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Best of Liz Benston

Gaming Guru

Liz Benston

Hard Rock: Settlement Won't Affect Operations

28 October 2004

LAS VEGAS -- A settlement and fine levied by Nevada regulators against the Hard Rock to settle a dispute over the casino's advertising policy isn't expected to change the way the property conducts business, a top Hard Rock executive said Wednesday.

The Hard Rock agreed to pay $100,000 -- the maximum allowable fine -- to settle a complaint by the state Gaming Control Board. The Nevada Gaming Commission must still vote on the settlement at its monthly meeting Nov. 18.

Hard Rock President and Chief Operating Officer Kevin Kelley said he is relieved by the settlement and said the deal, if approved by the Gaming Commission, would allow the property to return to business as usual.

Kelley said the settlement essentially asks management "to use good judgment" -- something he says the company had been doing all along.

The Gaming Control Board originally filed a three-count complaint against the Hard Rock. Two of the counts concerned a racy advertising campaign that board members said condoned illegal activity. The Gaming Commission in September dismissed two of the complaints, saying the ads were satirical in nature.

The Hard Rock and the board reached a settlement on the remaining count that accused the property of reneging on an agreement it had with regulators that all advertising be reviewed by the Hard Rock's compliance committee.

The Control Board said the Hard Rock didn't follow procedures in its own company handbook that required "questionable" ads to be run by the compliance committee. The Hard Rock created the handbook after it was fined $100,000 by Nevada regulators in 2002 for allowing sex acts.

The well-publicized incident involved patrons who were engaging in sexual activity in the former Baby's nightclub while surveillance employees and security officers looked on. The incident occurred in connection with a swingers party hosted by the Hard Rock.

The Hard Rock interpreted the rules in the handbook to apply only to advertising connected with "special events or promotions" rather than all ads, Hard Rock attorney Jeffrey Silver said.

"We would never have agreed to have everything reviewed by the compliance committee," Silver said. "There are at least 50 pieces of advertising a day that go through that hotel, and this is a compliance committee that meets quarterly."

The settlement means that the Hard Rock's compliance committee, which had been reviewing ads on a piecemeal basis since the January complaint was filed, will no longer be required to perform that task, he said. The duty to review advertising will ultimately rest with management, he said.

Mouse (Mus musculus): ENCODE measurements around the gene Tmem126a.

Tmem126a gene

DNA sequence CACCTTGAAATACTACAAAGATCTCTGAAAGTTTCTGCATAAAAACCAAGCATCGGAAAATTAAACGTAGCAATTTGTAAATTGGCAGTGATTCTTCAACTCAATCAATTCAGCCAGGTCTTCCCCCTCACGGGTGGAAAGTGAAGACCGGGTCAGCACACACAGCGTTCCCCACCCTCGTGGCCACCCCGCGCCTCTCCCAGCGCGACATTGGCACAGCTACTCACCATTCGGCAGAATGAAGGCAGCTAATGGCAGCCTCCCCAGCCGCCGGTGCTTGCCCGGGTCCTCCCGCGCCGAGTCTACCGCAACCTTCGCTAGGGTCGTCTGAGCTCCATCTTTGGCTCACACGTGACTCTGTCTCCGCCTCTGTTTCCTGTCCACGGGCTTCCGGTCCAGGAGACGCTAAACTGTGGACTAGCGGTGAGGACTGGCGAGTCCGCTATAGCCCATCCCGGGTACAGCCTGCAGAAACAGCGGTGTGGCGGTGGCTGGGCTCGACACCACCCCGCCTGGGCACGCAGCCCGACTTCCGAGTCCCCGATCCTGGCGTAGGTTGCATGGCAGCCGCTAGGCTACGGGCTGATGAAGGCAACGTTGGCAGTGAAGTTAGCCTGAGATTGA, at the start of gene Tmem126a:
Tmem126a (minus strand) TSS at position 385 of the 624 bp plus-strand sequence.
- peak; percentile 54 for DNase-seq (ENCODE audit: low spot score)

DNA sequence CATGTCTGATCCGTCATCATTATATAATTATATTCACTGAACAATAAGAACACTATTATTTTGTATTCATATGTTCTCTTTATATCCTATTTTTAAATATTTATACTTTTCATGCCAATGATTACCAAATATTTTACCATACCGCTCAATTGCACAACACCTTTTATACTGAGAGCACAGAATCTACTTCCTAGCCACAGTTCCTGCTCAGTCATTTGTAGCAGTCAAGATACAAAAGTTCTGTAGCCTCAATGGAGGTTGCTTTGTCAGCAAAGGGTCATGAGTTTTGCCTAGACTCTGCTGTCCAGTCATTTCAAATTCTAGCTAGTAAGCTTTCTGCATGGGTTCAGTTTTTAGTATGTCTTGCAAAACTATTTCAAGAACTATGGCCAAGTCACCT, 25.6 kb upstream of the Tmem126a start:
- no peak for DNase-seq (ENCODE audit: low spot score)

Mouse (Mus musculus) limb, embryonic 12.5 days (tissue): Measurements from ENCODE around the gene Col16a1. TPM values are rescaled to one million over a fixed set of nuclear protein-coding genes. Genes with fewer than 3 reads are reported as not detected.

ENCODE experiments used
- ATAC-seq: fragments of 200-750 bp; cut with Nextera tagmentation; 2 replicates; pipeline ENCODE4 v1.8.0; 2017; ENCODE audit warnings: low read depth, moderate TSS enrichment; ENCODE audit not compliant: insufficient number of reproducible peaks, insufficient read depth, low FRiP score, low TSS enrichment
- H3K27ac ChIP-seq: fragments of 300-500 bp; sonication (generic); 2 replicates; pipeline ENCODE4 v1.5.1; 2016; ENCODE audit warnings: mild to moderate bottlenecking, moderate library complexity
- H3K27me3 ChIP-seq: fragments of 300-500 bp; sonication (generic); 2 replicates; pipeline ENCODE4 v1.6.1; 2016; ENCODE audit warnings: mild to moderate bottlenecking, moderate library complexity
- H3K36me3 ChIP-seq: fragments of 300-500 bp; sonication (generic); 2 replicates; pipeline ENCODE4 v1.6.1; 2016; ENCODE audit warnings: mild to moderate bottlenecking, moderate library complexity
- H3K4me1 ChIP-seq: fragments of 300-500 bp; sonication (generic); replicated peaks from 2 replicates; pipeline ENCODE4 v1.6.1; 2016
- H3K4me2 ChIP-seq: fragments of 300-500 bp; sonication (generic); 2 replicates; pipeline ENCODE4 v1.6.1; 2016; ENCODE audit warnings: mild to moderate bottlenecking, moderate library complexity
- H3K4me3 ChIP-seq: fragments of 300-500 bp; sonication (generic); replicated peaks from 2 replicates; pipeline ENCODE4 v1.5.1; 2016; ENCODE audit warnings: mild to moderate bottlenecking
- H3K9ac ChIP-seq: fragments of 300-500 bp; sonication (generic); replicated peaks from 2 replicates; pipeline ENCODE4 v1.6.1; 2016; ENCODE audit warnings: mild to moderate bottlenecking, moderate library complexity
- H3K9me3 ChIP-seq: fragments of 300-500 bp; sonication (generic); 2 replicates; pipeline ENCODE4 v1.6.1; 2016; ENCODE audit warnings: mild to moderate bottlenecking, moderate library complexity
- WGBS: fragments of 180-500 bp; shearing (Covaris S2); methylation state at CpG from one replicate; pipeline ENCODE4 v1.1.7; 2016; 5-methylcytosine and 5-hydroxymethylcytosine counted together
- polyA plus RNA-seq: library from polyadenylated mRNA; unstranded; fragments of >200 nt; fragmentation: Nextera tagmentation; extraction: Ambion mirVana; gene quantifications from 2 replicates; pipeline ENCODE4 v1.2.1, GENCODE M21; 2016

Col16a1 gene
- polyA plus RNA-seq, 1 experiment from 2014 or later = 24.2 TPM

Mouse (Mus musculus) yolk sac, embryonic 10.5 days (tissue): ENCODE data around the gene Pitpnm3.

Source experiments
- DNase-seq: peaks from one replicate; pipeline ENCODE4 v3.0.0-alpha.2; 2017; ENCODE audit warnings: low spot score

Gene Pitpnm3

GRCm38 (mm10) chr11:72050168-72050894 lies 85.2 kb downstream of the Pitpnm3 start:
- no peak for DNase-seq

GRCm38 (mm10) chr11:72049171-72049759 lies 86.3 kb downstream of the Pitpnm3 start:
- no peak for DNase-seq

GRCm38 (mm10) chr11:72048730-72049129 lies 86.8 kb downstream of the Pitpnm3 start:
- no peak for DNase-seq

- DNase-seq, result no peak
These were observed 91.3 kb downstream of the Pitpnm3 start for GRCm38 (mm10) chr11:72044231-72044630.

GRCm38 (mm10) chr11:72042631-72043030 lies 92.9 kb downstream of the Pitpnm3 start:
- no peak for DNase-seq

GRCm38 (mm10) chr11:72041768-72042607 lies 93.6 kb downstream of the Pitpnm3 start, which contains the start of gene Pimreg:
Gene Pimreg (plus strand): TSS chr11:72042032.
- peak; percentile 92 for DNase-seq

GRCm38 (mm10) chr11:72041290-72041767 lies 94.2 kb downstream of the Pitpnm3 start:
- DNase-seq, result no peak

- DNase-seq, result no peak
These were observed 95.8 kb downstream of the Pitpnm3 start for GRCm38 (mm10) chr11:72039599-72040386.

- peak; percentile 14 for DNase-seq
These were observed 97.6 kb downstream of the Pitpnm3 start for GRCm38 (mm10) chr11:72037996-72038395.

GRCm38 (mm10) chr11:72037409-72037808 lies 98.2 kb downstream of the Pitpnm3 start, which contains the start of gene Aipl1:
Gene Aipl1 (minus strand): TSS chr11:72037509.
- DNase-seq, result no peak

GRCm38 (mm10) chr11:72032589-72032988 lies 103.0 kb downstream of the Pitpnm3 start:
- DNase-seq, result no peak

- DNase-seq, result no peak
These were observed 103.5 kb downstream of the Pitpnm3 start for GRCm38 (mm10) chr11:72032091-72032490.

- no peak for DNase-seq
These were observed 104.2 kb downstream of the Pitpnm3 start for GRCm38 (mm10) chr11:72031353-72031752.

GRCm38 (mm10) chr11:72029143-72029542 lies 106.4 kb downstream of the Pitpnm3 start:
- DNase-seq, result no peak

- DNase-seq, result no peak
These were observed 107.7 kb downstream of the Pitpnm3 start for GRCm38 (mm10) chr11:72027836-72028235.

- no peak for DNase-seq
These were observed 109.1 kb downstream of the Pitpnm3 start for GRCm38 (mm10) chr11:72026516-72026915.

That position also rests well with the Nevada Resort Association, the trade association that represents most of the major casino companies in town. The association and the American Civil Liberties Union had filed amicus briefs supporting the Hard Rock and arguing that the board's attempt to police advertising campaigns violated the First Amendment.

The two groups did not get a chance to argue their case in public because the Hard Rock chose to settle rather than contest the final count in a hearing before the Gaming Commission.

The Nevada Resort Association President Bill Bible said his group was primarily concerned with the first two counts because they concerned advertising content. The agreement on the final count, though more of a procedural matter specific to the Hard Rock, puts the property in line with other casinos that generally leave advertising decisions up to management, he said.

"I don't believe there's any industrywide implications here but if there are any, it would be that compliance committees are advisory only. That's been the industry's position all along," he said.

In the settlement, the Hard Rock admits that the company's handbook could be misinterpreted and takes responsibility for the confusion.

The settlement also stipulates that it is not a legal decision, nor does it set a precedent that can be relied upon by other casinos.

But Silver said the closely watched decision has broader implications.

"This communicates the message to the industry that if there's any misunderstanding it will be construed against the (casino) and not the board," he said. "You had better make things crystal clear when you submit things to the board."

Silver said the Hard Rock chose not to fight the board on the count because "it would not have served the industry or the board."

"The Hard Rock wants this chapter close just as much as the board does," he said. "There was a lot of good that came from the exercise. Perhaps there had to be a clarification."

While Hard Rock managers will continue to call the shots on ads, the property has become more sensitive to regulators' concerns, Kelley said.

"Going forward, we're always going to be mindful of our relationship with the regulators," he said.

The Hard Rock won't necessarily run "racy" advertising to get its message across, he added.

"We can be irreverent and impactful and relevant in many different ways. We think there's lots of opportunities out there to continue that path. It's not going to be a race to the bottom."